MedicalResearch.com: What is the background for this study? What are the main findings?
Response: Bicycling is a great way for families to get outside and be active together, but certain precautions need to be taken to keep everyone safer. This study looked at bicycle-related injuries among children age 5-17 years treated in hospital emergency departments in the United States from 2006 through 2015 and found that, despite a decrease in the rate of injuries over the 10-year study period, there were still more than 2.2 million injuries. This averages 608 cases per day or 25 every hour.
The majority of injuries involved children 10 to 14 years of age (46%) and boys (72%). The most commonly injured body region was the upper extremities (36%), followed by the lower extremities (25%), face (15%), and head and neck (15%). The most common types of injury were bruises and scrapes (29%) and cuts (23%). Overall, traumatic brain injuries (TBIs) represented 11% of total injuries and were most common among patients 10-14 years of age (44%). About 4% of patients were hospitalized.
Injuries most frequently occurred in the street (48%) or at home (37%). Helmet use at the time of injury was associated with a lower likelihood of head and neck injuries and hospitalizations, but there was no significant change in the rate of injury among helmet users over the study period. Motor vehicle involvement increased the odds of bicycle-related TBIs and injury-related hospitalizations.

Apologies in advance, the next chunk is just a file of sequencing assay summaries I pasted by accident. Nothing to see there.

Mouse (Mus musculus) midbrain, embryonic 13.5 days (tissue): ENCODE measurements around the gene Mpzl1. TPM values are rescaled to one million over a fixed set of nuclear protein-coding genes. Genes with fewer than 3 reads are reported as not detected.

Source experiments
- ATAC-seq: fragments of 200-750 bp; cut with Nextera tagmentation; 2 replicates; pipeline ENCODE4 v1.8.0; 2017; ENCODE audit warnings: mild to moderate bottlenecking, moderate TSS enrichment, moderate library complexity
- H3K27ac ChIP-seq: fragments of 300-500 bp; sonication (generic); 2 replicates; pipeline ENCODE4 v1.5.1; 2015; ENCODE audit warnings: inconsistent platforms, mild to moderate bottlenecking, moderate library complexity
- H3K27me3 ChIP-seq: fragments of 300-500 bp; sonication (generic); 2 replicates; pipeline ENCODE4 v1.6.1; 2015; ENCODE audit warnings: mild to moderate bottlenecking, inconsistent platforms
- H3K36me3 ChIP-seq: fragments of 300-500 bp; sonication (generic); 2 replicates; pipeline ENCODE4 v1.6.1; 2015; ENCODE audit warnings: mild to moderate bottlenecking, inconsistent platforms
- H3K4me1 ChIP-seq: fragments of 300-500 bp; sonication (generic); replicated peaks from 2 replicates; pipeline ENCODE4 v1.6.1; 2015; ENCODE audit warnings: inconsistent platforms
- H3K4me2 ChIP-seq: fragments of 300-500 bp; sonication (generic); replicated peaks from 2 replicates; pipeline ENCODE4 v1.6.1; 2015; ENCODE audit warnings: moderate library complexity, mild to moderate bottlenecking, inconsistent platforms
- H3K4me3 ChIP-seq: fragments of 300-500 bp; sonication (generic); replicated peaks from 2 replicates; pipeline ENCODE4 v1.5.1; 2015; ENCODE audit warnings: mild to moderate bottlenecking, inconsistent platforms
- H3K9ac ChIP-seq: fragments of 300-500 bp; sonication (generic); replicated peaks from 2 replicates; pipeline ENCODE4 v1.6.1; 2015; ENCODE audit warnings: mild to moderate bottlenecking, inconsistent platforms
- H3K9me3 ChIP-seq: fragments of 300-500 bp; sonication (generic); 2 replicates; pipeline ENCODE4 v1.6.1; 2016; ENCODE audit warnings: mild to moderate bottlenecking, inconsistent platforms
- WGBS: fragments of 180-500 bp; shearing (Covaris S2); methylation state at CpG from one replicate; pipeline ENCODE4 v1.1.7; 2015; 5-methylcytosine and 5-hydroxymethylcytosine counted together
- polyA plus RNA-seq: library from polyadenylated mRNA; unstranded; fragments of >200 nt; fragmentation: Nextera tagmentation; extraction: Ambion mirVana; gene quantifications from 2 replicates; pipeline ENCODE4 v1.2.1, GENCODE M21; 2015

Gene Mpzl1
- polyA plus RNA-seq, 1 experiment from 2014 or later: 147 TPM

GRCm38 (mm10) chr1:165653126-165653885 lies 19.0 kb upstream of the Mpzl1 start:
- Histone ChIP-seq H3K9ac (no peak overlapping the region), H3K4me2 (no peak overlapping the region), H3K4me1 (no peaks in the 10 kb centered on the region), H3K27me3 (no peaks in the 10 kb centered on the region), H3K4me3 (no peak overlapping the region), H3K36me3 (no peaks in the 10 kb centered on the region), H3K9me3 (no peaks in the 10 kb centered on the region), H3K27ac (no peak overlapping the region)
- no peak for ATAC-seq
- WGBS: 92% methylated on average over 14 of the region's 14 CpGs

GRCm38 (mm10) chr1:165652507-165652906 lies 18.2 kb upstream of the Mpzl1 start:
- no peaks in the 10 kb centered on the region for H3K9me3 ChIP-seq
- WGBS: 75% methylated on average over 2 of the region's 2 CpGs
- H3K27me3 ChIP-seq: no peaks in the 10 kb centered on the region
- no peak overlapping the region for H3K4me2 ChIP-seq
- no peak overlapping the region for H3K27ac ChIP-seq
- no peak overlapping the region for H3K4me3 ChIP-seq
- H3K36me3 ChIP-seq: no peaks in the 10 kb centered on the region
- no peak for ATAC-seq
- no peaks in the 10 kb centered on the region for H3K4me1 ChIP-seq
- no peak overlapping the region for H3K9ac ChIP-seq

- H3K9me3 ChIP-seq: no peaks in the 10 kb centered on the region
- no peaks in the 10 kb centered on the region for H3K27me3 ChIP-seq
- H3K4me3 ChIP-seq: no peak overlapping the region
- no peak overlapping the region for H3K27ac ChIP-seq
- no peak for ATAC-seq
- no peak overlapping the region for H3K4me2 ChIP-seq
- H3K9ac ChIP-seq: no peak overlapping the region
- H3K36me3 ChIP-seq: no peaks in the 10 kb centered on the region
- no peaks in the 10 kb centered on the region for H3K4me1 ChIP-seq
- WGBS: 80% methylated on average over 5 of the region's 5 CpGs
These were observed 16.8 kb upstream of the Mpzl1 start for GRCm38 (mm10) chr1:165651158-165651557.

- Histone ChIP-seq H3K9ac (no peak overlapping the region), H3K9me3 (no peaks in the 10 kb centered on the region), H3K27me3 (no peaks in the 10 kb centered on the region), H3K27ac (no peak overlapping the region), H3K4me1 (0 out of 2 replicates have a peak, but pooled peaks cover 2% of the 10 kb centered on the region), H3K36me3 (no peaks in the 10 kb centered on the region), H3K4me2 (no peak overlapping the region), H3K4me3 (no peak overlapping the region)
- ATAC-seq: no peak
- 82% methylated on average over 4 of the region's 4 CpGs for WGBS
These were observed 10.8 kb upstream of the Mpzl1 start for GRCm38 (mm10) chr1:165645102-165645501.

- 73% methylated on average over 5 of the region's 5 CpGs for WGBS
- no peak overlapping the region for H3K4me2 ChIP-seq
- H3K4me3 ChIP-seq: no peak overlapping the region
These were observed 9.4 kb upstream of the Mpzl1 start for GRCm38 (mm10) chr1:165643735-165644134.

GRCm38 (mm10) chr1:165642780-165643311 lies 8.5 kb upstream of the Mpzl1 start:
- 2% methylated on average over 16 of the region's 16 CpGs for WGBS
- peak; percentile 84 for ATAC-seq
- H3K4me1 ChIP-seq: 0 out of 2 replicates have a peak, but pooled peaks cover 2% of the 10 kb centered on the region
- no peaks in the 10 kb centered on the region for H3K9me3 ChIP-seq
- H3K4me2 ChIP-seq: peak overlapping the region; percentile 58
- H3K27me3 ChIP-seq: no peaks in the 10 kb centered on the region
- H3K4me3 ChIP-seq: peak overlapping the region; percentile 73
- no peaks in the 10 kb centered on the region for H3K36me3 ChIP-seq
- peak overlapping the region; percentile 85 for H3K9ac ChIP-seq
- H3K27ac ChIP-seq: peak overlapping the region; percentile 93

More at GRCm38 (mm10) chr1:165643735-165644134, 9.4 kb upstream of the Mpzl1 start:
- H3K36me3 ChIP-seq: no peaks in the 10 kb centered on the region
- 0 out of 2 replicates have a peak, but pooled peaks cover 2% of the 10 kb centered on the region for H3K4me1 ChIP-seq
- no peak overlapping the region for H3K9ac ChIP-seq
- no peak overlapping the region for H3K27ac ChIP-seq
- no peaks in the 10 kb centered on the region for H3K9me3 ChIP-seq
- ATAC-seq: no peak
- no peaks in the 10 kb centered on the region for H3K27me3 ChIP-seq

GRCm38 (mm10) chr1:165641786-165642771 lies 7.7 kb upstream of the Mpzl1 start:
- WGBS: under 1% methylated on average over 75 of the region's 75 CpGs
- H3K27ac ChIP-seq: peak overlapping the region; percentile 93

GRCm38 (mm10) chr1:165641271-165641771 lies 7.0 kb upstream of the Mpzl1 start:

MedicalResearch.com: What should readers take away from your report?
Response: Wearing a helmet while riding a bike is the best way to decrease the risk of serious injuries. We want parents and kids to keep riding their bikes, but it’s important for all riders to wear a helmet. Take your children shopping for bike helmets so you can find ones that fit them and they can choose a style they like. They will be more likely to want to wear it. Take a few minutes to ensure everyone’s helmet fits properly, and make sure everyone wears their bike helmet on every bike ride.
MedicalResearch.com: What recommendations do you have for future research as a result of this work?
Response: Researchers should continue to monitor emergency room visits for bicycle-related injuries. Evaluation of prevention strategies to reduce bicycle-related injuries is an area of future research.
I have no financial relationships or potential conflicts of interest relevant to this article to disclose.
Bicycle-related injuries among children treated in US emergency departments, 2006-2015
Rebecca J.McAdams, KatherineSwidarski, Roxanne M.Clark,
Kristin J.Roberts, JingzhenYang, Lara B.Mckenzie,
Accident Analysis & Prevention
Volume 118, September 2018, Pages 11-17
The information on MedicalResearch.com is provided for educational purposes only, and is in no way intended to diagnose, cure, or treat any medical or other condition. Always seek the advice of your physician or other qualified health and ask your doctor any questions you may have regarding a medical condition. In addition to all other limitations and disclaimers in this agreement, service provider and its third party providers disclaim any liability or loss in connection with the content provided on this website.